Our Political Correspondent

New Delhi, October 2
After agreeing to look into the demands of the armed forces over parity in pay hikes, another bonanza awaits them as the UPA government is all set to put its formal stamp of approval on the A.V. Singh Committee report which has recommended the creation of more senior-level posts in the three services to improve promotional avenues and remove stagnation.

The matter is listed for approval at tomorrow’s weekly meeting of the Union Cabinet. The government had accepted the report some time ago, but it had not been implemented as it was awaiting a formal nod from the Cabinet. Just last month, defence minister A.K. Antony had admitted that senior-level promotions in the armed forces had been “unduly delayed”, but had assured the services that the Centre intended to implement the second part of the A.V. Singh Committee report at the earliest.

If the report is implemented without any changes, the Army will get 95 more posts of Major-General and above, the Air Force will have 38 more slots of Air Vice Marshal and above while the Navy’s will get 23 more posts of rear Admirals and Vice-Admirals. The first part of the committee report which dealt with quicker promotions up to the rank of Colonel and equivalent was accepted in 2004 while the second part of the report contains recommendations on the promotion of officers between ranks of Brigadier to Lt-General, and their equivalents in the Navy and Air Force.

According to the report, the Army will see a quantum jump of 222 new posts of Brigadiers while the Navy will get a combined total of 324 posts for Captain and Commodore, and the Air Force around 476 new posts of Air Commodore and Group Captain.

The Centre hopes the implementation of these proposals will help stem the steady exodus of middle-level officers from the armed forces. It is estimated that the three services get as many as 1,000 applications from officers seeking premature retirement while the number of fresh recruits is steadily decreasing. “The idea is to make the services more attractive,” remarked a senior UPA minister.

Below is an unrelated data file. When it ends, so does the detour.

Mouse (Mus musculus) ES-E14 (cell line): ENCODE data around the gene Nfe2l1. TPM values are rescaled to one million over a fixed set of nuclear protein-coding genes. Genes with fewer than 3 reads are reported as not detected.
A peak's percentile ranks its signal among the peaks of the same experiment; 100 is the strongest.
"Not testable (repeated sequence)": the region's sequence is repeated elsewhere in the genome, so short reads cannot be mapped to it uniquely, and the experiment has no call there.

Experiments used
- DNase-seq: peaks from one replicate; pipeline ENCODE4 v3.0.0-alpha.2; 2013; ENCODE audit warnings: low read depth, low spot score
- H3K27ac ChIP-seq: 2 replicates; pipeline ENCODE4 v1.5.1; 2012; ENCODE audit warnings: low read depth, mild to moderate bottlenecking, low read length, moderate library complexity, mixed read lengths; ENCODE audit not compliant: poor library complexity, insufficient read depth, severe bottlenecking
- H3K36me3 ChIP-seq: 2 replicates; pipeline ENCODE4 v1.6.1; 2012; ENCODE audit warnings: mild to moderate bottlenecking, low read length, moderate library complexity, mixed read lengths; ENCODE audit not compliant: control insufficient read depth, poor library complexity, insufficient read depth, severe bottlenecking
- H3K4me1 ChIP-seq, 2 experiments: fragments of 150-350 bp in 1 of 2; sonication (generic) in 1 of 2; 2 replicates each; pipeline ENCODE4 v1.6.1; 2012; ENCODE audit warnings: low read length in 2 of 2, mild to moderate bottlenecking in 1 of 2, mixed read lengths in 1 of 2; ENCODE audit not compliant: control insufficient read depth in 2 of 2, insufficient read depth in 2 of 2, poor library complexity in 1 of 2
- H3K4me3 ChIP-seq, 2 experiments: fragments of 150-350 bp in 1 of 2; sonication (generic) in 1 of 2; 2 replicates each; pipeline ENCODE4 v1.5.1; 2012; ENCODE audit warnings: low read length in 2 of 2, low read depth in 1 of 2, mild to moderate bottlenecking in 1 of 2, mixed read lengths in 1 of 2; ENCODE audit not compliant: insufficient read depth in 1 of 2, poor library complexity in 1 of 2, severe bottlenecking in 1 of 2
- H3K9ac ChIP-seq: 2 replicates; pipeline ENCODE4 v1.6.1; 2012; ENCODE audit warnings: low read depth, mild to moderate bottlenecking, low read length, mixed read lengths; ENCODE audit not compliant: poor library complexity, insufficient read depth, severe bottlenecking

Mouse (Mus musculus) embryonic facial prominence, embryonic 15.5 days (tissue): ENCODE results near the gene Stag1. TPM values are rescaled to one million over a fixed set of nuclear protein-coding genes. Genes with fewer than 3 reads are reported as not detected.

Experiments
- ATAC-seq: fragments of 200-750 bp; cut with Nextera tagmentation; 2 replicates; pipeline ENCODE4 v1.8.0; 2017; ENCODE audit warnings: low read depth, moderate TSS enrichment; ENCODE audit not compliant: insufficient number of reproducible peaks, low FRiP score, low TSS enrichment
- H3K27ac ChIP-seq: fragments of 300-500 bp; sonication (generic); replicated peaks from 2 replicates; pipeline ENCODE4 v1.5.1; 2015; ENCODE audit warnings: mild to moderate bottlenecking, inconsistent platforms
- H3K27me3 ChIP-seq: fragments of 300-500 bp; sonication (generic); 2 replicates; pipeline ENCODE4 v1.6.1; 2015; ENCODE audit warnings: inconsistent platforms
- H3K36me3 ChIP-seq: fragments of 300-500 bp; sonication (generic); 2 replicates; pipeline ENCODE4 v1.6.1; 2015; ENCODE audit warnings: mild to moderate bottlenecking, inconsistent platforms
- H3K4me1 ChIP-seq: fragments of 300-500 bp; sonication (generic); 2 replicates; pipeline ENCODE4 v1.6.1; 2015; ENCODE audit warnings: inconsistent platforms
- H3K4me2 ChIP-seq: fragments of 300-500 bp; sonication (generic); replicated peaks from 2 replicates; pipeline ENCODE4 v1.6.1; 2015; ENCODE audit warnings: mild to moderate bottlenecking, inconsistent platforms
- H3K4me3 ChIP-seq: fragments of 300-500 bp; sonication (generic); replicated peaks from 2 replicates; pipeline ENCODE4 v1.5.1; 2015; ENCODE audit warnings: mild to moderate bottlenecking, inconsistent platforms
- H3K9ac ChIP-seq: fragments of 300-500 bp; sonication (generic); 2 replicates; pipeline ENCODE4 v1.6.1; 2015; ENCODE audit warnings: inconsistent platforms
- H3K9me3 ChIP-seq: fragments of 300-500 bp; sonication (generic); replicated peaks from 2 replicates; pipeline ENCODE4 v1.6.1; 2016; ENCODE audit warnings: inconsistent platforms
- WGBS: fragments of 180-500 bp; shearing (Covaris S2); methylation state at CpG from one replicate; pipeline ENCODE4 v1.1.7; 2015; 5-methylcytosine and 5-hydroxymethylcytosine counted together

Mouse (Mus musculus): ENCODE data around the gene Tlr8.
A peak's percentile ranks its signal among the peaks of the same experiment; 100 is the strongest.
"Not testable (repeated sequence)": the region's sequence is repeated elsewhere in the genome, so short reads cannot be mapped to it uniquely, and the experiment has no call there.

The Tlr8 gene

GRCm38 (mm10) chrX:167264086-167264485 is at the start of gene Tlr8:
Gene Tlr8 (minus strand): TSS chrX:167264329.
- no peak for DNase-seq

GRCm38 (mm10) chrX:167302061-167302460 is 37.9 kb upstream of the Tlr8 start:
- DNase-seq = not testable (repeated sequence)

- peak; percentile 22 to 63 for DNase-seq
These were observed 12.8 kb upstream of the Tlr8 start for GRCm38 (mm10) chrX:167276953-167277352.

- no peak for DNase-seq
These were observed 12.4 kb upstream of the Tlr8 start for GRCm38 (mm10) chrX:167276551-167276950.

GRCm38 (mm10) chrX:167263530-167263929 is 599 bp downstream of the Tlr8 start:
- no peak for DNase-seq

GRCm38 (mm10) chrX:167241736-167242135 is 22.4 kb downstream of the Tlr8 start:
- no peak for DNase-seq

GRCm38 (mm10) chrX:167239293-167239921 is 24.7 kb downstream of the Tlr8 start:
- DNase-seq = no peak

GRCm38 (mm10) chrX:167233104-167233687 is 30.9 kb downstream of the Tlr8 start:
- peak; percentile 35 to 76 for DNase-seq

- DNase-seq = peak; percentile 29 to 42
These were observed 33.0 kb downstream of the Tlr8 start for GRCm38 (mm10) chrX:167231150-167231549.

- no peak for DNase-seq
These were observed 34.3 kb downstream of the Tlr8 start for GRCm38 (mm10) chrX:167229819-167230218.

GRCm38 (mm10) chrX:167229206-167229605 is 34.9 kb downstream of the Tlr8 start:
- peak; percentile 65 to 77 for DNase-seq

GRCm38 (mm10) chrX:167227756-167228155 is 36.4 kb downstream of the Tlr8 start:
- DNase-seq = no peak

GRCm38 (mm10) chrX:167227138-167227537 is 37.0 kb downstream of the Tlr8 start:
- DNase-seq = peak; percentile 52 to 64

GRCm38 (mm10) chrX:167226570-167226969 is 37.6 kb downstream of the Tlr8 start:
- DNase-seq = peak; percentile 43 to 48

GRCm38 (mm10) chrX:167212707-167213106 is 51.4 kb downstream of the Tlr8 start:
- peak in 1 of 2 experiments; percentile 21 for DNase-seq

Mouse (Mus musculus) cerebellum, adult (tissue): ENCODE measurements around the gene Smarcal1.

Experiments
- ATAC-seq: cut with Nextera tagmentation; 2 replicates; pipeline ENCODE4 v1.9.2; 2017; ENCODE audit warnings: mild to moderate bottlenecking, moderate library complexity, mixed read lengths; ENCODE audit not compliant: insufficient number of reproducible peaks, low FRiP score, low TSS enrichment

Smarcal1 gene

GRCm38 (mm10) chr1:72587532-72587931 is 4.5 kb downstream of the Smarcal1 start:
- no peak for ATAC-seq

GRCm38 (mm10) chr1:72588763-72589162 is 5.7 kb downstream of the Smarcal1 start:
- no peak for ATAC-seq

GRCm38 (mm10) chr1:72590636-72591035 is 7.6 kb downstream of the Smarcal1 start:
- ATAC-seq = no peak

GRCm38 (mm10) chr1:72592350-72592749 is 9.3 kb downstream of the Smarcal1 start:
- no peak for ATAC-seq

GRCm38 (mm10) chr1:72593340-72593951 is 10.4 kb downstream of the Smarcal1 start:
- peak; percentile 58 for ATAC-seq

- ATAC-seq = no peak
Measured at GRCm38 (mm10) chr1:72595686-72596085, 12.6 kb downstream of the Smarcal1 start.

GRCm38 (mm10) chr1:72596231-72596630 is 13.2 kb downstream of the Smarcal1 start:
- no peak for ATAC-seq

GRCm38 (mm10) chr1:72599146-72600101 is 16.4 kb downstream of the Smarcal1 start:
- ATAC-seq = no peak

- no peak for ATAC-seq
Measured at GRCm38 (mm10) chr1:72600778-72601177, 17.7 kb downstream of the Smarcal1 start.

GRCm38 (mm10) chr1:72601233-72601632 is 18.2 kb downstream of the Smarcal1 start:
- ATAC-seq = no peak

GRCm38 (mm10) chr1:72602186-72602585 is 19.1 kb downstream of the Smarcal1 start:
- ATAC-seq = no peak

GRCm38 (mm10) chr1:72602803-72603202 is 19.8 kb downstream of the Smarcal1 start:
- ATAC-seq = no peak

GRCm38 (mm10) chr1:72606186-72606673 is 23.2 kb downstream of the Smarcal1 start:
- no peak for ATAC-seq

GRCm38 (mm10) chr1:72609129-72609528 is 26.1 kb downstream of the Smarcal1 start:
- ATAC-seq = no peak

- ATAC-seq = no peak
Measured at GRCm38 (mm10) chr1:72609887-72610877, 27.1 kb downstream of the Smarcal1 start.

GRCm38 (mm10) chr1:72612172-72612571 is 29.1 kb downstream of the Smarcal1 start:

The Centre’s on promotions comes at a time when it was virtually locked in an eyeball-to-eyeball confrontation with the chiefs of the three services over parity of pay scales of the armed forces. The government quickly set up a three-member panel headed by external affairs minister Pranab Mukherjee to look into their grievances after the chiefs decided not to accept the implementation of the sixth pay commission recommendations.

While the service chiefs came in for criticism for their show of defiance, defence minister Antony subsequently admitted that their concerns are genuine and the problems and anomalies pointed out by the armed forces would be looked into by the government.

Pak now has right to seek nuclear deal: PM Gilani
Press Trust of India / Islamabad October 02, 2008, 14:25 IST

With the US Congress giving its nod to the civil nuclear deal with India, Pakistan Prime Minister Yousuf Raza Gilani today indicated that the country may seek a similar arrangement with its close ally China.

"Pakistan will now make efforts for a civil nuclear deal and they (the world community) will have to accommodate us," Gilani told reporters in his hometown of Multan, soon after the Indo-US nuclear deal was approved by the US Senate today.

Stressing that there was "no need to worry", Gilani said, "Now that the civil nuclear deal with India has been finalised, Pakistan will have the right to ask for a similar deal because we do not want there to be any discrimination."

Asked if Pakistan would seek nuclear technology and know-how from China, Gilani said Beijing and Islamabad had a "unique relationship" that was a "time-tested and all-weather friendship".

"Very soon the President (Asif Ali Zardari) and myself will be visiting China. Our cooperation is not limited to any one field (and we have) multi-dimensional cooperation. It is not only government-to- government friendship, it is people-to-people friendship with China. Our cooperation in defence will increase," he said.